There has been a sell-out of blue beanies before each of the three Neale Daniher games so far, raising heaps for this great cause. A purple or pink beanie could raise similar funds without tampering with the club guernseys. They stand out in the crowd along with the coloured hats, wigs, banners and flags that usually mark these games.
You can forgive the jumpers used for blockbuster games on Anzac Day and the indigenous round. They have been designed using poppies or Aboriginal art but maintain the traditional club colours.
The marketing dollar has often ruled the roost with other jumper changes
The first was by the wealthy, establishment club Carlton as an advertising promotion for M&M sweets back in 1997. The Old Dark Navy Blues, so dear to the heart of the club that it is enshrined in their song, must have sounded hollow as it was sung by the players clad in those sickly light blue jumpers.
Out went tradition at one of the league’s oldest and most successful clubs for the almighty dollar.
Let’s move on to the alternative strips supposedly devised to avoid a clash of colours and make it easy to distinguish each team for players, fans and TV viewers.
The game was played for more than a century without the need for an alternative strip. Played in much worse ground conditions than today. I can remember no confusion over the traditional jumper even in pouring rain and knee-deep mud. The cry “Ball!” still rose from the Richmond and Essendon fans when an opposition player was caught in possession on the opposite side of the ground.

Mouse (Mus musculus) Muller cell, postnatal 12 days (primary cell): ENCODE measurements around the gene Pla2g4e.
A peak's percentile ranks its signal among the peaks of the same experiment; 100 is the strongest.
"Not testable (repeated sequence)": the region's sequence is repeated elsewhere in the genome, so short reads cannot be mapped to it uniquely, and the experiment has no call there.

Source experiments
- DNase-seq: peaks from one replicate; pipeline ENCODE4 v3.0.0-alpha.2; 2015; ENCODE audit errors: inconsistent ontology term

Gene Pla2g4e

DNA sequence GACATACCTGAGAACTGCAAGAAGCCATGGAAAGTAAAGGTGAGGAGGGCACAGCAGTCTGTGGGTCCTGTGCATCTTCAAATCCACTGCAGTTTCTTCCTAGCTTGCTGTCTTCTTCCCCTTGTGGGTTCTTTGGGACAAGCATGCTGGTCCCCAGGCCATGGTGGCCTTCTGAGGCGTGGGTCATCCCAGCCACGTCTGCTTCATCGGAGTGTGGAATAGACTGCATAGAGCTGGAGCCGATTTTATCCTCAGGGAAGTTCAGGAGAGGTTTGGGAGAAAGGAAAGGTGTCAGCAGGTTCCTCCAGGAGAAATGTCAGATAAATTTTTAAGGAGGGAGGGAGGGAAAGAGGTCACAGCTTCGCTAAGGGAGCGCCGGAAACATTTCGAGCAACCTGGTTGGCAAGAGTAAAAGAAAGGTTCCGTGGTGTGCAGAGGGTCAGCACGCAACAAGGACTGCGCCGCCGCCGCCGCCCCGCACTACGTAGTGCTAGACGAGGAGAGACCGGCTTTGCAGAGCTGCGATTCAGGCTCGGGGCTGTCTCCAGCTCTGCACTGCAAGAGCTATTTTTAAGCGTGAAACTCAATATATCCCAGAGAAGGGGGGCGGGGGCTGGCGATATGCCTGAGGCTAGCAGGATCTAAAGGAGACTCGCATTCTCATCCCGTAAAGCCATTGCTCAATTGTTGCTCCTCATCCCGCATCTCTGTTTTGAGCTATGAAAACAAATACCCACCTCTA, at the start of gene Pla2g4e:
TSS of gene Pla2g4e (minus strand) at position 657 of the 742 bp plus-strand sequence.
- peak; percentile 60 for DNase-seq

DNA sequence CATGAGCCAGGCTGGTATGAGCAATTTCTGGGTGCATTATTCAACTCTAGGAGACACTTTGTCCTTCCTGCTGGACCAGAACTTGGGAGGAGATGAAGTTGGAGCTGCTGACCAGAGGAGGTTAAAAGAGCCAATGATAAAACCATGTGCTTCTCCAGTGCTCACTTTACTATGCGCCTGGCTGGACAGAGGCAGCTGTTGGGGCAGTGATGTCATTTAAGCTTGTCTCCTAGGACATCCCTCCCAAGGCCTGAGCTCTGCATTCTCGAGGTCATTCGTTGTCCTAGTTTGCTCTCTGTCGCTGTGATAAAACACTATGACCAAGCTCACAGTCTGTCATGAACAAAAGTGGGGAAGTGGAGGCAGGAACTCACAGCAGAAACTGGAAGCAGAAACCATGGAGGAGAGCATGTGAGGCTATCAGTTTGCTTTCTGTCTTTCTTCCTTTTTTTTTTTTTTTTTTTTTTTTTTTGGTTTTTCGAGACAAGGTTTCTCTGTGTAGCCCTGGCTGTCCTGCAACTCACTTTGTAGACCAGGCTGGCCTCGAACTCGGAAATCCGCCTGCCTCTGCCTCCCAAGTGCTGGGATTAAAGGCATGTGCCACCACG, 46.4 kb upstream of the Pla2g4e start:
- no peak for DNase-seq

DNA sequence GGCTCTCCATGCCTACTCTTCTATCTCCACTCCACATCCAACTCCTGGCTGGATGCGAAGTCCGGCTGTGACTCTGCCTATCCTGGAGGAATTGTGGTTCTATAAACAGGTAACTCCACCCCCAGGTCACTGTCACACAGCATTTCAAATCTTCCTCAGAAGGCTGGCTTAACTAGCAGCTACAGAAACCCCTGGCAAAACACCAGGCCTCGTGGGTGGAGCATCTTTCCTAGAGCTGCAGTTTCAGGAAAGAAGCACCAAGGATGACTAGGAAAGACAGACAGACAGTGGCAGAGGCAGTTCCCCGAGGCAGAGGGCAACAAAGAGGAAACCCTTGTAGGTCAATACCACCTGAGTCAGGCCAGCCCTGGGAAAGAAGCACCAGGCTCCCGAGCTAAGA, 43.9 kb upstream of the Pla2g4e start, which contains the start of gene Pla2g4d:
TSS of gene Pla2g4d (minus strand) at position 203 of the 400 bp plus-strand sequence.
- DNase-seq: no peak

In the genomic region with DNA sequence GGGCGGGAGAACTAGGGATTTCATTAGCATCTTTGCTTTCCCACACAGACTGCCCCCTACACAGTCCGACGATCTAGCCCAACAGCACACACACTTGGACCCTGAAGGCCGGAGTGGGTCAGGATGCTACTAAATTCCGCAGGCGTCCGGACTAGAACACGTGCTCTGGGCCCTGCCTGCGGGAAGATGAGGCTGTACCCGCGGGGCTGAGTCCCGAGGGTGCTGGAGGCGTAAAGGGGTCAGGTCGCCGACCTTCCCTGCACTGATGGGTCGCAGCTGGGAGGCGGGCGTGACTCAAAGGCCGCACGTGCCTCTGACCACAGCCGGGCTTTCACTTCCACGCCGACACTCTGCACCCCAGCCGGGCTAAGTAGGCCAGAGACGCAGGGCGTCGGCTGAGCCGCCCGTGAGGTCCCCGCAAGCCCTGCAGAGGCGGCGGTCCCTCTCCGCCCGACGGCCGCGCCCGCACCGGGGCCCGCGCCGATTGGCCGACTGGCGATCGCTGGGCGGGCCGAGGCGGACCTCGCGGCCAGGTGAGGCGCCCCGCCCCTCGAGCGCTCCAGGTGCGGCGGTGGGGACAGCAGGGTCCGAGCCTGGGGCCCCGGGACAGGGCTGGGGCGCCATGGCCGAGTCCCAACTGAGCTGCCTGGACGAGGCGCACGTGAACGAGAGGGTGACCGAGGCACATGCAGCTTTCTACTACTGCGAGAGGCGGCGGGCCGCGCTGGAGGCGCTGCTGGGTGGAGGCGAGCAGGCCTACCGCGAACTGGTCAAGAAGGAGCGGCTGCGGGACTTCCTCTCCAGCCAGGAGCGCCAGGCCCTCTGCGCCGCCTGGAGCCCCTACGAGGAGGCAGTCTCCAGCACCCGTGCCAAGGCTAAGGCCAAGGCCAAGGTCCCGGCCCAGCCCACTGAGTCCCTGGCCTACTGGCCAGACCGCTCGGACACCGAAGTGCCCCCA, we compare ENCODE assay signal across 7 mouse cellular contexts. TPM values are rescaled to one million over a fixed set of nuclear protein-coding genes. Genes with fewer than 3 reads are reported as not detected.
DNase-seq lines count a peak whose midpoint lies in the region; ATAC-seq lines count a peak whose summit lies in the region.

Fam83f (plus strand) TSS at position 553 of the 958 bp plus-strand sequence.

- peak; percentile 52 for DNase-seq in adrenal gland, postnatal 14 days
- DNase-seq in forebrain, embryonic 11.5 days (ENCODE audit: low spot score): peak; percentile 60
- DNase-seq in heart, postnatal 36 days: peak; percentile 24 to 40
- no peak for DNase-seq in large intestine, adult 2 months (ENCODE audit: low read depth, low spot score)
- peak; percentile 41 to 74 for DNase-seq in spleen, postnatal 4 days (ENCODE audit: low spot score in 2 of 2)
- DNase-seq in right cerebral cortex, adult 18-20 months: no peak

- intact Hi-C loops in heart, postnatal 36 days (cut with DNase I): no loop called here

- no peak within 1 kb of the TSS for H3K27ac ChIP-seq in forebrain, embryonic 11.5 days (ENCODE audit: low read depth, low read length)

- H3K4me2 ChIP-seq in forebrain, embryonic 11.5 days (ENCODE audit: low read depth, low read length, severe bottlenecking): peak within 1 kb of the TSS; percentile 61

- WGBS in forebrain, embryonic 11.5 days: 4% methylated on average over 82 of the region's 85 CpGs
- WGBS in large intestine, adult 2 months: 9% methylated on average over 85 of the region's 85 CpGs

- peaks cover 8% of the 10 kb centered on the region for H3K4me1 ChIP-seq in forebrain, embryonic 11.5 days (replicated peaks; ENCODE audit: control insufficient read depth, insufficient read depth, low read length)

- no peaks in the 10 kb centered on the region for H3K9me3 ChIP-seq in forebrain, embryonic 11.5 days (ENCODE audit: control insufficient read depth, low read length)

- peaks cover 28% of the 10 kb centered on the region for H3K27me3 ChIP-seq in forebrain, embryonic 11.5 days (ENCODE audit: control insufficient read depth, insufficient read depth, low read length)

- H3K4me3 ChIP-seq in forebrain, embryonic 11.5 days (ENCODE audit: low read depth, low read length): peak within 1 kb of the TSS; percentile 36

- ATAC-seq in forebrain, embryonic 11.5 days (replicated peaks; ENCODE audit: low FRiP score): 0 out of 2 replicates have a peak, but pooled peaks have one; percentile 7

Players and spectators had no trouble distinguishing between the Essendon and Richmond sashes or the Collingwood, North Melbourne and Hawthorn stripes.
We were even able to pick who was who in the replays on black and white TVs.
Many of the alternative strips now are white with a prominently displayed club emblem, an easy fix like the all-white colours a jockey dons when there are too many horses from the same stable in a race.
Essendon and Richmond have executed a simple switch to black sashes on red and yellow jumpers. That’s a small mercy for Essendon fans who had to put up with a red sash on a dirty grey jumper when the club was first forced to devise an alternative strip.
One old-stager used to moan to me that John Coleman would never have kicked the ton and Dick Reynolds would have never won a single Brownlow if they had been forced to wear that jumper.
Once again, it’s those marketing types to blame. They say football clubs around the world all change their strips with many European soccer clubs revealing a new set of jumpers each season.
Of course, that means your kids are encouraged to buy a new jumper each year as well.
What has always differentiated our game is that the designs of our traditional jumpers have hardly been altered since each club first wore them.
Changing the colours of the jumper is a sacrilege.
With money talking so much, is the day not too far away when a club sells its Grand Final jumper for the colours of some new wiz product? Think of how much they would make selling those jumpers if they managed to snare a flag!
Author: Chris de Kretser
CHRIS de KRETSER was founding editor of The Sunday Sun and the first sports editor of The Herald Sun. He was also night editor and sports editor of The Sun and publisher of Sports Weekly magazine. He was Deputy Olympics Editor of the Herald Sun during the Sydney Games, editor of MX, picture editor of The Herald Sun and Sports Confidential columnist.